It's Your Book

Before I got over my fear of first chapters, I avoided them completely.
If I had an idea for a story, I didn't just jump in and start writing from the beginning. Usually I'd begin by writing my idea down and along with it everything I knew about the story, such as characters, plot twists, etc. Then I would spend my time thinking up scenes and imagining my book in movie form (oh come on, you know you do this too).
All of this was fun, and it helped me develop my book a lot--but my problem was that I was thinking and planning and creating all sorts of things and ideas for my book, but I wasn't actually writing it. I didn't know where to begin.
The more I put off the actual writing process, the more I began to doubt myself.
I'll never be able to write this. I'll never finish a whole book. This is stupid for me to even try; I should just stop.
Eventually when the subject of writing came up in my conversations with people, I'd say if I finish the book rather than when. My excitement slowly began to fade away. I would try to start writing, but would then get frustrated because I didn't know enough about what happened in the beginning of the story. I found myself getting super excited about a scene that I planned to happen towards the middle or end of the book, and I knew that if I could just get through the beginning, I'd be able to write those scenes, but I just couldn't do it. I couldn't write the beginning of the book.
And then one day, it occurred to me that this was my book. I was writing it my way. So that super awesome scene that I was absolutely dying to write but would take place at the end of the book? I wrote it anyway.
And that's when I began writing snippets.
Snippets are basically just the term I use to refer to individual scenes or sometimes chapters from my book. In this case, I was desperate to write a scene that took place at the end of my book where my two main characters were being held as prisoners and were going through the process of accepting that they were most likely going to die the next day. I could imagine the scene perfectly in my mind, and I wanted nothing more than to write it, so I did.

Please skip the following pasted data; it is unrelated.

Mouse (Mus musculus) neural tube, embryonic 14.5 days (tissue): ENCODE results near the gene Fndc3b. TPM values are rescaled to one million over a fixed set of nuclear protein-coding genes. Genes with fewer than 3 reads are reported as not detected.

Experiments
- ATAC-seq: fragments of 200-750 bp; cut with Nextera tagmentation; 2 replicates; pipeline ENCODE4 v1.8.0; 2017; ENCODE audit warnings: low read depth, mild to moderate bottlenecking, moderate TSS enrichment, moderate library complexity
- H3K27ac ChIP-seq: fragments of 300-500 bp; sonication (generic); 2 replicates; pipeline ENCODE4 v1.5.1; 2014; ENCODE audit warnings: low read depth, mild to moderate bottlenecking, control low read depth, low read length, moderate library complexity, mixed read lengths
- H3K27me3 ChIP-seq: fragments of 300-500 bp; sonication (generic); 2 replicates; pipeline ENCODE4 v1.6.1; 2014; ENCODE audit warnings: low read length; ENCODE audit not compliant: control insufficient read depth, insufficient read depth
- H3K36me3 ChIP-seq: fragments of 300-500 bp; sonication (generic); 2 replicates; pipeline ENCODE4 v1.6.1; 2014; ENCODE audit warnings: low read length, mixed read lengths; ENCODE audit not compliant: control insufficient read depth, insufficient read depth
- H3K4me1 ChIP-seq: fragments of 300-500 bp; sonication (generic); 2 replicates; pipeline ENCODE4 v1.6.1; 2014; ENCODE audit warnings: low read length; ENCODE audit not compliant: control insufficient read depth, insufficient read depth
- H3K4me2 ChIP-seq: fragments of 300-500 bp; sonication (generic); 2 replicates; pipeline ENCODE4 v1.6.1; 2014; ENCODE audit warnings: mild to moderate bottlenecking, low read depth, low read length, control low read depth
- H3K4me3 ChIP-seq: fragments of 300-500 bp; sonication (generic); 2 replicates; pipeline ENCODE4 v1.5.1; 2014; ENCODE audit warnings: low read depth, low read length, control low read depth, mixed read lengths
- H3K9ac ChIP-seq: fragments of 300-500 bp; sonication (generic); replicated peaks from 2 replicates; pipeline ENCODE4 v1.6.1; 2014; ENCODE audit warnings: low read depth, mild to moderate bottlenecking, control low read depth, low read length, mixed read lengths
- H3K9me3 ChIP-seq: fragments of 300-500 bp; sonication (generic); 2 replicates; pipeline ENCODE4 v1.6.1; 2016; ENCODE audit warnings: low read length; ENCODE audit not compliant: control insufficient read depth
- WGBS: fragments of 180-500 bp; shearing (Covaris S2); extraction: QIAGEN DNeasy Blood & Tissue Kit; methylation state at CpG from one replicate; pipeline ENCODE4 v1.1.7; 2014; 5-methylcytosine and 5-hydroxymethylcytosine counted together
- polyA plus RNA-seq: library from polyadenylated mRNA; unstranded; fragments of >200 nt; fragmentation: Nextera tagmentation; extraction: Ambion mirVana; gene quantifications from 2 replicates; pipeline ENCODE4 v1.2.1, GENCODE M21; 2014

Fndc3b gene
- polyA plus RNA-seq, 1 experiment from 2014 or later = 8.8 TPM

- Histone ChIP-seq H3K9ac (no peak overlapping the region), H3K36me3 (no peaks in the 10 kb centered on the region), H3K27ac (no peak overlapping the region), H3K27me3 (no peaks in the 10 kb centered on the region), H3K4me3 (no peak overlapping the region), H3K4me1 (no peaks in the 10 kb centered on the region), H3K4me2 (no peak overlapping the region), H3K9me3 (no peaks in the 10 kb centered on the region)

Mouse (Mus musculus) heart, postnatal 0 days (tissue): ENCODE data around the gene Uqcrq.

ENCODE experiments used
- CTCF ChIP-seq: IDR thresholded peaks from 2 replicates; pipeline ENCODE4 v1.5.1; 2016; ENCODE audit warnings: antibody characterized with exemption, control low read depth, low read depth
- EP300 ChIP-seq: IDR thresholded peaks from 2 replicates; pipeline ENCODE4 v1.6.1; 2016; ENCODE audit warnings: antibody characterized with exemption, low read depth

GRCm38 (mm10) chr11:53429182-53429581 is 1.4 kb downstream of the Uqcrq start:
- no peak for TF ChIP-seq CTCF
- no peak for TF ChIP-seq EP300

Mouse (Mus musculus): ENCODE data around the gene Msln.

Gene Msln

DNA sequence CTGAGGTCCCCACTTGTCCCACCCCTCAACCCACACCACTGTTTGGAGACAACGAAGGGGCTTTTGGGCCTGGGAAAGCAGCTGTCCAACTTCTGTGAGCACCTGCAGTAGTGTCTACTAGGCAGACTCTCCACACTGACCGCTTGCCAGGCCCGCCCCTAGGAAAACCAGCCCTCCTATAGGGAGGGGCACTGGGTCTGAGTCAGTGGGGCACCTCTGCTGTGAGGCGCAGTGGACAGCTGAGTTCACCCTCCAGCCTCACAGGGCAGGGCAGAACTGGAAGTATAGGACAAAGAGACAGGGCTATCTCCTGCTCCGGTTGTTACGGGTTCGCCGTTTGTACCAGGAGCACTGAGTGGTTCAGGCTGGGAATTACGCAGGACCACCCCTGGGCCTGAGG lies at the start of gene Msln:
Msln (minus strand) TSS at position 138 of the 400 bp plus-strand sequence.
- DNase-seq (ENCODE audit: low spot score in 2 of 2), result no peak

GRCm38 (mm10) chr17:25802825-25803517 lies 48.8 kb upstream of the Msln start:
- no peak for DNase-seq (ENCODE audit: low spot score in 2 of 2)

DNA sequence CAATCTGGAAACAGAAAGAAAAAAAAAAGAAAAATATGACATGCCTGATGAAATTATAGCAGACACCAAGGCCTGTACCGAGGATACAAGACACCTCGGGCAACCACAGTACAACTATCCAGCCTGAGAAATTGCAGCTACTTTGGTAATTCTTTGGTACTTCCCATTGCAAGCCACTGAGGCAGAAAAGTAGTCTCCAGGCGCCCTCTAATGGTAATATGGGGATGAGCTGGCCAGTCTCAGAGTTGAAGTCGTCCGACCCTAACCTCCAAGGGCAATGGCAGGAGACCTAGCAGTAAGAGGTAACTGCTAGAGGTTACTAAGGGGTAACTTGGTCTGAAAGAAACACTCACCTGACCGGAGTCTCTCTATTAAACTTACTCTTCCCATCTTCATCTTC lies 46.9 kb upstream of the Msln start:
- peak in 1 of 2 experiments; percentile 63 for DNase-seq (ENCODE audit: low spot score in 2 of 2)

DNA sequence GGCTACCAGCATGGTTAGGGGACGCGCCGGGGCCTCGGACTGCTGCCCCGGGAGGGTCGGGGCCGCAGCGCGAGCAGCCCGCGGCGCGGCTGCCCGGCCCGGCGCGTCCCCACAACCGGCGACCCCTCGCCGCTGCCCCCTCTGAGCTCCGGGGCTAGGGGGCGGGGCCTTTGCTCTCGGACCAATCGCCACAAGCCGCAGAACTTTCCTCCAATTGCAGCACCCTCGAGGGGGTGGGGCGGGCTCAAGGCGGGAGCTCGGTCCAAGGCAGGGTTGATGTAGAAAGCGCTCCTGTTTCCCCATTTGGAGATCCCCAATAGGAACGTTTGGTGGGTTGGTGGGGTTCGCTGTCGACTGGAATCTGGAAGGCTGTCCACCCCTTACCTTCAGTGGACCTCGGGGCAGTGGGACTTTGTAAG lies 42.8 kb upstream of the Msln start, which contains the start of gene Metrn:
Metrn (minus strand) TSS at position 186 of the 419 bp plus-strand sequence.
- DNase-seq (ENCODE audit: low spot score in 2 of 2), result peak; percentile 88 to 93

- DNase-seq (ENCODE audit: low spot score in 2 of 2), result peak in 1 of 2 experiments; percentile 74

And now, I do that every time I have a new story idea.
Instead of jumping into chapter one head first, I write the part of the story I want to write. I write the scenes that I can't stop thinking about. Sometimes I even write the simple skeleton of a conversation my characters will have.
To my surprise, after I began writing snippets, my story began to come together. Little by little the plot began to change and my ideas started to knit together. Soon enough, I felt like I was ready to tackle the story from the beginning.
Yes, there are some snippets I wrote that didn't make it into the book, but that's okay. I still keep them just in case I need them for reference or future inspiration.
This is your book. This is your writing style. If you want to write the middle of the book first, go for it! No one can tell you how to write your story.
The wall over my writing desk is basically a giant wall of stuff: calendars, posters, pictures, quotes, etc. One of my favorite quotes on my wall is "Close the door. Write with no one looking over your shoulder. Don't try to figure out what other people want to hear from you; figure out what you have to say. It's the one and only thing you have to offer." I just love that quote, and when I read it I realized that I was writing how I thought I was supposed to write: beginning first, then middle, then the end.
Now I know I have control over my writing style, and when other people find it strange that I write the middle of the book first, I just shrug.
"But how can you write the middle if you don't even know how it ends?" Oh, I just can. It works for me.
The point is, there isn't a rule book that states you have to write your book a certain way. So whatever you write, write it your way! Whether it's ending first and beginning last, or a bunch of random middle scenes. It doesn't matter. This is your style, and your book. Write it!

"For we are his workmanship, created in Christ Jesus for good works, which God prepared beforehand, that we should walk in them." Ephesians 2:10